U.S. Bank Nat'l Ass'n v Manzo (IL)

Summary: Neither letters sent by borrowers to a mortgage lender’s assignee nor the borrower's motion for leave to file a counterclaim for rescission were sufficient notification of rescission under TILA section 1635(a).

U.S. Bank Nat’l Ass'n v Manzo, 2011 IL App (1st) 103115, 960 NE2d 1238, 356 Ill Dec 115 (1st D, 2011), app’l den’d, Table, No. 113509, 968 NE2d 89, 360 Ill Dec 10 (Ill., 2012).

Facts:  In November 2005, the Manzos obtained a loan from BNC Mortgage, Inc., using their home as security on the loan. On August 11, 2006, US Bank (holder of the BNC note and mortgage) filed a foreclosure action against the Manzos. US Bank’s action was brought within one year of the loan transaction. In response to the action, between April and December of 2007, the Manzos’ attorney sent four letters to US Bank requesting negotiations before Manzos filed a counterclaim/affirmative defense arising from US Bank’s alleged violations of The Truth in Lending Act (“TILA”) pursuant to section 1635 and 1640.

Exactly three years and one day after entering the loan agreement with BNC, the Manzos filed a counterclaim in the foreclosure case, seeking rescission and damages for the lender’s failure to clearly and conspicuously disclose the borrower’s right to cancel a mortgage loan. The circuit court dismissed the claims in the entirety for untimeliness.

The Manzos appealed the circuit court's dismissal, maintaining that the decision was improper because they notified the bank of their intent to rescind through several letters sent to the bank prior to the expiration of the three years allowed by TILA. The Manzos further contended that, even if notification was not in time, their rescission claim survived, pursuant to the “right of rescission in recoupment under State law” exception of TILA, and Section 13–207 of the Illinois Code of Civil Procedure.

Holding:   The appellate court affirmed in part, and reversed and remanded in part.  The court affirmed that the borrowers failed to unequivocally rescind their loan within the three-year statute of repose imposed by TILA. Regulation Z of section 1635 of TILA requires the written communication to clearly state that the borrower is rescinding the mortgage in the present; it nowhere speaks of merely notifying the creditor of an intention to rescind at some unspecified point in the future. Neither of the letters, nor the motion for leave to file the counterclaim, affirmatively and clearly stated the Manzos’ unqualified and present intent to rescind the loan. Rather, the language of the letters was conditional, using the potential TILA rescission claim as leverage to modify the loan agreement. Therefore the three-year limitations period had expired before a clear intent to rescind was given to US Bank.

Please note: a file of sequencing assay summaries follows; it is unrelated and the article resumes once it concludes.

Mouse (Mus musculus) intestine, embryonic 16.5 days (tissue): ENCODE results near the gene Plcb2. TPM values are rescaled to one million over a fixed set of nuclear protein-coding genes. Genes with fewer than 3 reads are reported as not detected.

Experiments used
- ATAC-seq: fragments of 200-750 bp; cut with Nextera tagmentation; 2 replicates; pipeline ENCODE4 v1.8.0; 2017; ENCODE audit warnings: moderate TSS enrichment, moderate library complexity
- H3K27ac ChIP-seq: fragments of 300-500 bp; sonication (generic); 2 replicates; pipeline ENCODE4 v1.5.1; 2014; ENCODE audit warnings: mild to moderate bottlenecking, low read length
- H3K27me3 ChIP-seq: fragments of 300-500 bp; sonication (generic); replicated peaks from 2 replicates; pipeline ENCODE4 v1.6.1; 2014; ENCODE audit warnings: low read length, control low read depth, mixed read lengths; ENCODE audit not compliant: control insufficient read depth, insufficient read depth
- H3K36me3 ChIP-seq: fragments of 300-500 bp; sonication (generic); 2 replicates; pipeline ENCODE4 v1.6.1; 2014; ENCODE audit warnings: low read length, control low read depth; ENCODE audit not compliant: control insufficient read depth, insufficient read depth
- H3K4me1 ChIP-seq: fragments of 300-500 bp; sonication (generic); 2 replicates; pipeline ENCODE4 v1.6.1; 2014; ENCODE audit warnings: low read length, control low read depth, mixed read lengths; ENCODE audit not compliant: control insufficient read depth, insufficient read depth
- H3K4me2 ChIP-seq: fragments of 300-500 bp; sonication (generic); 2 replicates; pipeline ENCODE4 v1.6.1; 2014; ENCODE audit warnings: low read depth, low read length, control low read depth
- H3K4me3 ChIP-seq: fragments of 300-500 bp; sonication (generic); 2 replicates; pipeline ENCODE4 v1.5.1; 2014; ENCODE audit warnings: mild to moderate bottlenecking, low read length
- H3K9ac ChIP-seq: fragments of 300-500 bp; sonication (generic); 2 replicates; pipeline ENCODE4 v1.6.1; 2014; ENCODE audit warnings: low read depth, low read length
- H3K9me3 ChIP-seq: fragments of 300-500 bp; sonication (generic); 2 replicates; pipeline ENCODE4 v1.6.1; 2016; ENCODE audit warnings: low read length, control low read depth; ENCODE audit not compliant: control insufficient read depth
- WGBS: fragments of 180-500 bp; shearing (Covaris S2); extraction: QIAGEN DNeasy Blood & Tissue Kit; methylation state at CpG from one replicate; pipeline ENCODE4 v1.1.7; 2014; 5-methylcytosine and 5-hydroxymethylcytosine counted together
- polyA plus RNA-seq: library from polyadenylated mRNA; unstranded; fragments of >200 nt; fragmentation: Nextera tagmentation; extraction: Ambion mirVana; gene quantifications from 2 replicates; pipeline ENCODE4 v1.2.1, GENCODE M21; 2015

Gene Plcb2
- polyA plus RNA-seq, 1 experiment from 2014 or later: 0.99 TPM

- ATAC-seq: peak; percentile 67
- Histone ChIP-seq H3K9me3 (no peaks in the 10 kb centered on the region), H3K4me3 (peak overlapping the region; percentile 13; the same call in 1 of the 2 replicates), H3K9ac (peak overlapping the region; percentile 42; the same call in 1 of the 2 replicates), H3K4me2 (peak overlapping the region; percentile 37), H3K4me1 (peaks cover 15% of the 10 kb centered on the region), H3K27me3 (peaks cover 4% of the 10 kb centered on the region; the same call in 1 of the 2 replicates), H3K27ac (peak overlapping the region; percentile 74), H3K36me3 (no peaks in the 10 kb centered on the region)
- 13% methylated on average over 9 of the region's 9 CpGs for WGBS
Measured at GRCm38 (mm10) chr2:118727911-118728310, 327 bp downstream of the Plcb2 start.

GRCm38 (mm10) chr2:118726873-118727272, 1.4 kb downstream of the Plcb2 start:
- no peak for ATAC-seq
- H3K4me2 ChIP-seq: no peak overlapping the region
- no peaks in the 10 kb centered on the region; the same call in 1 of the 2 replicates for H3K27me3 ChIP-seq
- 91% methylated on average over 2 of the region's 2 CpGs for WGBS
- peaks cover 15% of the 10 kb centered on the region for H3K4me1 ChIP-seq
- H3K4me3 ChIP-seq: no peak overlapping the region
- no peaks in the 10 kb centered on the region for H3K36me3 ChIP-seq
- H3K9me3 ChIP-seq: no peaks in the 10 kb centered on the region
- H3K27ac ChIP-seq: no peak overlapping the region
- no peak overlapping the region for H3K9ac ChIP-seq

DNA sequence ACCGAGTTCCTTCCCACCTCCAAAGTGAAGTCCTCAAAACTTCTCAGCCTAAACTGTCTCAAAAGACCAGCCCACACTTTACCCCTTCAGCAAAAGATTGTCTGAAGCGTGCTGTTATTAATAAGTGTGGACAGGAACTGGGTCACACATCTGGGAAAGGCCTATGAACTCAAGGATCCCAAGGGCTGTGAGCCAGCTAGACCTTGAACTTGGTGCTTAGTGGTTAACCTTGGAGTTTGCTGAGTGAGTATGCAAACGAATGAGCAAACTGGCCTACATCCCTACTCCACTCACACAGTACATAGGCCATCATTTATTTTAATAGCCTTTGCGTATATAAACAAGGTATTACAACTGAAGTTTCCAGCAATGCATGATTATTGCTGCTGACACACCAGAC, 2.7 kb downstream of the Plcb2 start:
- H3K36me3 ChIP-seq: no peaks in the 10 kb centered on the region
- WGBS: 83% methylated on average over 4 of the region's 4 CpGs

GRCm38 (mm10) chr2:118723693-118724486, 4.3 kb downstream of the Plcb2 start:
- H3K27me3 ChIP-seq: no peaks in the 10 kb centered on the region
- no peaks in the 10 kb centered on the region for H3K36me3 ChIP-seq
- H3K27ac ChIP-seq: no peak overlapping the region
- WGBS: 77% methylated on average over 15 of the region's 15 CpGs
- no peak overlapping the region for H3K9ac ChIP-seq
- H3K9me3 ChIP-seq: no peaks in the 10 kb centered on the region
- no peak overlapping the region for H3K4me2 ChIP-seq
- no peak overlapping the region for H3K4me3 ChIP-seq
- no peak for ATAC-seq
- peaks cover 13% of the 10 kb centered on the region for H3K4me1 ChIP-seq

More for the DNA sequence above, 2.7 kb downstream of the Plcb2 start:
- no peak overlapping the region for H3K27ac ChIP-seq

The appellate court held that the Illinois Code of Civil Procedure does not permit a rescission claim to be brought if it was not made during TILA’s three-year period. That ruling applied even where the rescission claim was maintained as a defense to a mortgage foreclosure. The court held that Section 13-207 of Civil Procedure allows defendants to plead a set-off or counterclaim on claims barred by the statute of limitations, but TILA’s three-year rescission period is a statute of repose and therefore Section 13-207 does not apply to recoupment on the rescission.

The appellate court did, however, find Section 13-207 applies to the borrowers' counterclaim for damages under TILA Section 1640 pursuant to the state law recoupment provision.  Civil liability claims, as expressed in the language of TILA Section 1640(e), have a one-year statute of limitations (as opposed to the statute of repose language of section 1635(a)). Therefore, civil claims for damages brought in recoupment to the foreclosure action pursuant to Section 13-207 have life after the statute of limitations. The court reversed the dismissal of the claim for damages and remanded it for separate evaluation.

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By: ATG Underwriting Department | Posted on: Fri, 07/06/2012 - 2:51pm